The initial ruling by the International Court of Justice on the case brought by Gambia against Myanmar over its treatment of Rohingya Muslims gives a first look at what the U.N. top legal body's final judgment might look like.
Opinions are split on what the ruling and provisional demands by the court actually mean, and which side has the upper hand. The ICJ case will take years to unfold. Whatever the outcome of the trial, Aung San Suu Kyi, Myanmar's de facto leader, looks set to emerge as the biggest winner.
Contrary to what many have asserted, the ICJ ruling, including the provisional measures, does not actually constitute a finding that Myanmar committed genocide. That judgment will not be made until the end of the case, after extensive collection and adjudication of evidence and arguments by the two sides
In its preliminary ruling on Jan. 23, the ICJ recognized the extreme vulnerability of the Rohingya in Myanmar and the irreparable harm they have suffered, and it orders Myanmar to take all measures within its power to prevent: a) killing members of the group; b) causing serious bodily or mental harm to the members of the group; c) deliberately inflicting on the group conditions of life calculated to bring about its physical destruction in whole or in part; and d) imposing measures intended to prevent births within the group.
Among better-informed legal experts and analysts, the pursuit of a genocide verdict is perhaps the biggest weakness in Gambia's case. To meet that standard, Gambia will have to prove that the Myanmar security forces acted with genocidal intent against the Rohingya. Precedent is not in Gambia's favor. In the genocide case against Serbia in 2006, the ICJ did not find such intent and dismissed the genocide charge. Had Gambia adopted a more realistic strategy of focusing on war crimes, or even ethnic cleansing, it would probably have a better chance of winning.
Suu Kyi responded to the ICJ ruling on the same day with a commentary published in the Financial Times. Her rebuttal and recent actions show the new strategy that Myanmar has adopted: disputing the evidence presented and what it calls the "unsubstantiated narratives" that the U.N. and nongovernmental organizations have relied upon to draw conclusions about the Rohingya issue.
Efforts are under way to investigate the widespread claims of systematic mass murder and rape. A recent report by the Independent Commission of Enquiry, a body set up by the Myanmar government, points to "inaccurate and exaggerated information" provided by some refugees and the lack of evidence of genocide. Additional investigations and the release of more information are expected in the months to come that will challenge Myanmar's critics.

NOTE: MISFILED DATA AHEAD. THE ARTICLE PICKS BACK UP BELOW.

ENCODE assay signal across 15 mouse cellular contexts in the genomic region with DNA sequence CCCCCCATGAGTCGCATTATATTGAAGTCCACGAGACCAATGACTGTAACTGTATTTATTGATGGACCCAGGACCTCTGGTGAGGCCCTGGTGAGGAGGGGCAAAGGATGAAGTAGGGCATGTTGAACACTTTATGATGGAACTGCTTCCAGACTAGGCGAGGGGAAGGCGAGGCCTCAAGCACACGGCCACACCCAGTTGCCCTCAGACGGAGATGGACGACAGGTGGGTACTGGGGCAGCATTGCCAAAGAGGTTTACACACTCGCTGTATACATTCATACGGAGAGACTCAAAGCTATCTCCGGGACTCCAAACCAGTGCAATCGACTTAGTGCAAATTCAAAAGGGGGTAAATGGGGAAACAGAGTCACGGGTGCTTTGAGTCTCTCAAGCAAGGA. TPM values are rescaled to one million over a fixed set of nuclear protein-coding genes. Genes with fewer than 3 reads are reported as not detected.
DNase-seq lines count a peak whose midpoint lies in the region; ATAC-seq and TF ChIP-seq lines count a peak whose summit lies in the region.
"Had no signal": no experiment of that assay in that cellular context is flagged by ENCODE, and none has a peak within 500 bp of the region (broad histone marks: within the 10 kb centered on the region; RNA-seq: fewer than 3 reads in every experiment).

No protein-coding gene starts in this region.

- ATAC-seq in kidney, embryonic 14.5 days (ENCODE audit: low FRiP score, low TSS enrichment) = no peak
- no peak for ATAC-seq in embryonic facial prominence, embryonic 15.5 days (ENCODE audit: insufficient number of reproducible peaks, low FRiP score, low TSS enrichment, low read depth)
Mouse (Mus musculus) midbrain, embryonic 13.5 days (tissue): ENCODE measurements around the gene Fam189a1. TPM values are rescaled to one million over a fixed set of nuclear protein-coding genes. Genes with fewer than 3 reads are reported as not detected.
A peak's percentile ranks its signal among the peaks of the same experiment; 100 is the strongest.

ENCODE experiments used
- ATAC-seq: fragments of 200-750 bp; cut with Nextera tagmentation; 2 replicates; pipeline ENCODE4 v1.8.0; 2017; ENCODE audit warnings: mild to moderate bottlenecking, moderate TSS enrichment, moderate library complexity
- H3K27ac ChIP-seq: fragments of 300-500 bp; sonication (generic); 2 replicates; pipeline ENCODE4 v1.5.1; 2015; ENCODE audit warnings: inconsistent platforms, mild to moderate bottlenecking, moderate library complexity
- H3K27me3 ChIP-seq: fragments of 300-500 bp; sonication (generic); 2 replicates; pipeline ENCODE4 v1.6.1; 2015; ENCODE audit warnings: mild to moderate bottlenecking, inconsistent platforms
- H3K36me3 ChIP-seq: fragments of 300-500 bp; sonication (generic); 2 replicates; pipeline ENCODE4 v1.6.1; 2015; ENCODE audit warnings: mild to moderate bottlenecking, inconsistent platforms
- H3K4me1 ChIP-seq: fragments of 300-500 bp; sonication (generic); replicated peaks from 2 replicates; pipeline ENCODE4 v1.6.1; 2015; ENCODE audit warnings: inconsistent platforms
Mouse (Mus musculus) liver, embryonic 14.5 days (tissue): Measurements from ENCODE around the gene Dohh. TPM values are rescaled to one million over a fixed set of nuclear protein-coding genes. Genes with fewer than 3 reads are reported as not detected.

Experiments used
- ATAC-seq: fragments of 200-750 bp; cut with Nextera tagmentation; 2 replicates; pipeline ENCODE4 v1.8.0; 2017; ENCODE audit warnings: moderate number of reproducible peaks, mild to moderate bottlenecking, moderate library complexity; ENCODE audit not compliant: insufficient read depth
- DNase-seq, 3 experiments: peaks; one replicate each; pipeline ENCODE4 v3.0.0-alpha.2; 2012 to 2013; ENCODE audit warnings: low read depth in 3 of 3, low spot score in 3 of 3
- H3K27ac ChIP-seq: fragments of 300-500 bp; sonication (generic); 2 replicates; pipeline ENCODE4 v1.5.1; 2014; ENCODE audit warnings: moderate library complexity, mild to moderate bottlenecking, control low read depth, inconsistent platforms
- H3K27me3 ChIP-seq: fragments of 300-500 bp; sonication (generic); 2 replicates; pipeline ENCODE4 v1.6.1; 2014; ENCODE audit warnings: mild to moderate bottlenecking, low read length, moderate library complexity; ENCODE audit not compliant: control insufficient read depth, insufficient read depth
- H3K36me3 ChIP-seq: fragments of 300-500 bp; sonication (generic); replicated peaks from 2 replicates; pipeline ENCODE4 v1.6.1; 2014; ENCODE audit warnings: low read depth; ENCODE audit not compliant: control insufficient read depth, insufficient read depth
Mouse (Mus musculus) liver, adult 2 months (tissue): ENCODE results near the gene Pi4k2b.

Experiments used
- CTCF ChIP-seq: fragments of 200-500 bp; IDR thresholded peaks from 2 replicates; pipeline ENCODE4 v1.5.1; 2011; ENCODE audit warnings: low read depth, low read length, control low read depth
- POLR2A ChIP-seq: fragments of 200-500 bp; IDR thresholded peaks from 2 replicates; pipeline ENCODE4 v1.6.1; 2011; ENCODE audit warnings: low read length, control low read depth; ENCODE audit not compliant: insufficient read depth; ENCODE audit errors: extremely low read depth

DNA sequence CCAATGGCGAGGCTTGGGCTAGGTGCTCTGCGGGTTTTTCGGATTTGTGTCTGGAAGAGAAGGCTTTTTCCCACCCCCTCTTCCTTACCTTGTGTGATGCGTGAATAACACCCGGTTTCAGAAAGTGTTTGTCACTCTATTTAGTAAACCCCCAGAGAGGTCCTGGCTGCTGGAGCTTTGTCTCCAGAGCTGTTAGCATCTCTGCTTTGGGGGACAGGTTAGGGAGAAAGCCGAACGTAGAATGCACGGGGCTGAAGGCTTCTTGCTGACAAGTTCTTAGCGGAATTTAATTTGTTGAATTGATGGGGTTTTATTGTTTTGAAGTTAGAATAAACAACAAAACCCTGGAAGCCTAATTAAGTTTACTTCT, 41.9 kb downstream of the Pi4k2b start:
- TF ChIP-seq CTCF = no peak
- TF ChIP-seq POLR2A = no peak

Whether the provisional measures granted by the ICJ in its preliminary ruling constitute an implicit finding that Myanmar had committed genocide is the subject of heated debate. Supporters of Gambia's case say the demand by the court that the Myanmar government prevent acts of genocide implies that genocide has taken place. Supporters of Myanmar, on the other hand, say it merely reaffirms Myanmar's treaty obligations as a member of the ICJ and signatory to the Genocide Convention that all countries should prevent acts of genocide. The demand that Myanmar to protect evidence and submit a list of actions within the next four months is anything but harsh or significant. No one doubts that Myanmar will provide a long list of actions, useful or not, by May.
Outside the international arena, the true battle stemming from the case lies within Myanmar itself. By taking on the allegations of the ICJ case in a most direct and defiant manner, Suu Kyi has reemerged as the protector of the Burmese people, the nation and indeed the Myanmar military. That gives her power in her struggle with the military over democratic reform, constitutional revision and the fight to bring the military back under civilian control.
For people who look beyond the legal case to its political impact, Suu Kyi's commitment to hold the military accountable for its actions through Myanmar's own military justice system is a clear sign that she is using the case to tame the military. Given the vast popular support she has gained among the people of Myanmar by taking on the ICJ case, and given the broad international condemnation and isolation the military is suffering, the Rohingya case may alter the balance of power between the military and the civilian government.
What remains unclear is whether Suu Kyi's legal strategy received buy-in from the military. The generals may have decided to sacrifice a few midlevel officers as a way of pulling themselves out of their quagmire, fearing that if they did not she would throw them under the bus.
The case has particularly important implications for Myanmar's general election to be held later this year. Humiliated and sidelined, the military's ability to sway the vote has been severely impaired. The military-backed Union Solidarity and Development Party, already in a precarious position, has been further weakened. People had expected Suu Kyi's National League for Democracy to win the election, but with a smaller margin. However, the ICJ case has introduced a new dynamic that could reinvigorate her and propel the NLD to new heights.
Yun Sun is a senior fellow and co-director of the East Asia Program and director of the China Program at the Stimson Center in Washington.